Exorbitant or excessive fees charged by experts for their work almost always trigger suspicions in a juror’s mind as to the expert motivation in providing expert testimony, especially when there are experts on both sides of the case espousing different opinions on the same subject. The most concerning is the suspicion that the highly paid expert may be viewed by jurors as a “hired gun” who sells favorable opinions to whomever will pay his fee. The same concern is true with respect to experts who testify frequently in medical-legal matters.
Interestingly, a study was conducted in 2000 at Princeton University on juror’s perceptions of experts who are highly paid and testify frequently. The “Hired Gun” Effect: Assessing the Effect of Pay, Frequency of testifying, and Credentials on the Perception of Expert Testimony, Cooper & Neuhaus, Law and Human Behavior, Vol. 24. No. 2 (2000). The results were interesting. In considering the effect of pay on witness effectiveness, when the participants were given the opportunity to discount or augment an expert witness’ testimony with information on what the expert was paid, they engaged in complex processing. Rather than view the expert’s pay as a cue in itself, the participants combined that information with other information to arrive at an overall conclusion on the witnesses credibility. Witnesses who received high pay and had high credentials were not believed, not liked and were not effective. However, the same high pay combined with less impressive credentials rendered the witness as effective as his less well-compensated counterpart. The second prong of the study added the frequency of the expert’s testimony to the same fees and credentials factors used in the first prong of the study. Based on a combination of those factors, the authors concluded that the expert with high credentials who came to court compensated handsomely was the one perceived as the “hired gun”, that is, it was he or she that the jurors suspected hired him or herself out to the highest bidder. These “hired guns” were the ones who were identified in the study as experts who were not successful in persuading his or her audience. When frequent court appearances was added as a factor, the study indicated that mock jurors discounted the testimony of an expert who received high pay, but only if other information suggested he was a “hired gun”. For the highly paid, frequent testifier, the rate of pay implied that the expert was a hired gun and thus not trustworthy.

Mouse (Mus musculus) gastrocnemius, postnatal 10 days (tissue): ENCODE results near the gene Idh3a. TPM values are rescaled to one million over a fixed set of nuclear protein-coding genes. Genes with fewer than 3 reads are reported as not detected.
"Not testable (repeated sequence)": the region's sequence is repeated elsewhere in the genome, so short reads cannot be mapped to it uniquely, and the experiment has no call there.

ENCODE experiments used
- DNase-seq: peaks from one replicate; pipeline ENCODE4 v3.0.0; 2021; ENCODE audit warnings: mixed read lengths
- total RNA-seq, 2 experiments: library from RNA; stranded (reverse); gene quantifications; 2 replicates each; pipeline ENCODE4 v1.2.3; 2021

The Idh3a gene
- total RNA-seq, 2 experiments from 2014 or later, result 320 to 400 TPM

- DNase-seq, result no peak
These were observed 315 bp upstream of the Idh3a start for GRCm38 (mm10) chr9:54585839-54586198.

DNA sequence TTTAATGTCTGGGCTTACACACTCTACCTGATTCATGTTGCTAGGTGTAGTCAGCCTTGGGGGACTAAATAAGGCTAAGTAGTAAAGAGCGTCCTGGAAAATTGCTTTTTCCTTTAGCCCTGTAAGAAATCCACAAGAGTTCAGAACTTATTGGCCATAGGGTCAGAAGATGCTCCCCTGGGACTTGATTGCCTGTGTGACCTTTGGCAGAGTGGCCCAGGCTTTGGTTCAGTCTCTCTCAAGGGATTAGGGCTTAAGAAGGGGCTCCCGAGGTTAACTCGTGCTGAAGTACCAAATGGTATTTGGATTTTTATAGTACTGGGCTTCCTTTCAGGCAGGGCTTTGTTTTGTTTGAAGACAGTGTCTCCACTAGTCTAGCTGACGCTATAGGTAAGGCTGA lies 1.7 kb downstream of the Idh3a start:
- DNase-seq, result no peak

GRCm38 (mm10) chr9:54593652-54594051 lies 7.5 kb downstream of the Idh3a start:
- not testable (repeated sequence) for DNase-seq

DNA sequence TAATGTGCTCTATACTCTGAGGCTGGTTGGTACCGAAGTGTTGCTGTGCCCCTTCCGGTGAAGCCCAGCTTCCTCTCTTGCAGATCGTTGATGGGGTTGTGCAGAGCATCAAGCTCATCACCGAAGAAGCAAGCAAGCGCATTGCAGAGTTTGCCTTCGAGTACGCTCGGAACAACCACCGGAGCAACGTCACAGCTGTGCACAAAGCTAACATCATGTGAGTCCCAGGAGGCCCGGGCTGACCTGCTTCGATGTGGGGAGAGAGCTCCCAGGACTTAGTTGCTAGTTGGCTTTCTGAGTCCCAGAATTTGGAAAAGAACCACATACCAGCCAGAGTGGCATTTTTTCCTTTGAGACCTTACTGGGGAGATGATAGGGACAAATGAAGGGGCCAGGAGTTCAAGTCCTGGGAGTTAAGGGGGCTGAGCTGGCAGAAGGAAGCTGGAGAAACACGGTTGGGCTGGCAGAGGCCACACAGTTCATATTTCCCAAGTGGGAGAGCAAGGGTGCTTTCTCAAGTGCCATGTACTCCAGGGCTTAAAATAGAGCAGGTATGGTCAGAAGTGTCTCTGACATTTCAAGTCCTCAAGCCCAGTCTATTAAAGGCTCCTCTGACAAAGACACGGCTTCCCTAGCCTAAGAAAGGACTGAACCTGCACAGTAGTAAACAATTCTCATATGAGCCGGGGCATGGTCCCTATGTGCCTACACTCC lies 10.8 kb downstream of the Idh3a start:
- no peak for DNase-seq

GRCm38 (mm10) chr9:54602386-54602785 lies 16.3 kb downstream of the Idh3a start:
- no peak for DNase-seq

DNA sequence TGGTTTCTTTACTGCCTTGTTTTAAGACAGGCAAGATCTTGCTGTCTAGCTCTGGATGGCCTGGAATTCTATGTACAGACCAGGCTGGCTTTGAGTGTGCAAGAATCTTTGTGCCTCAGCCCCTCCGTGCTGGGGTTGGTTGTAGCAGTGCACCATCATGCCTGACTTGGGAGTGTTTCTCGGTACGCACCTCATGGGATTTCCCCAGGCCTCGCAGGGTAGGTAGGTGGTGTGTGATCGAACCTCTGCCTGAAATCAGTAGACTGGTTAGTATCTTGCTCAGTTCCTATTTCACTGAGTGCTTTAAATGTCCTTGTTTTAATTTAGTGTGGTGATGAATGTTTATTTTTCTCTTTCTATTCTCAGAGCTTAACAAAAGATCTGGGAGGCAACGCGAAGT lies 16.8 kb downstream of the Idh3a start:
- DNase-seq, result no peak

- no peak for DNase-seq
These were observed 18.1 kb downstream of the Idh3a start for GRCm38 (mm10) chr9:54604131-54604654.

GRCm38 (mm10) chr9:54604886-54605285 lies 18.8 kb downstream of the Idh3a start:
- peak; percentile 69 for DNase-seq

The takeaway from the study’s findings is that the combination of compensation, credentials and the frequency of testimony can certainly influence a juror’s perceptions of an expert witness and thus the juror’s overall perception of an expert’s trustworthiness and credibility. Those factors, in turn, can result in the win or loss of a case. As such, it is important for practitioners to carefully consider these factors when presenting an expert at trial in order to prevent a jury from ignoring evidence and weighing it based solely or even in part on what an expert charges or has been paid, the level of his credentials and how frequently he or she testifies in litigation. So, how do you deal with that? The answer is, “directly”. If there is any concern, you should consider bringing these factors out during direct examination and not wait for them to come out during cross examination. It will look like you are trying to hide these seemingly concerning issues from the jury which only raises or increases the jurors’ suspicion of possible motives or bias.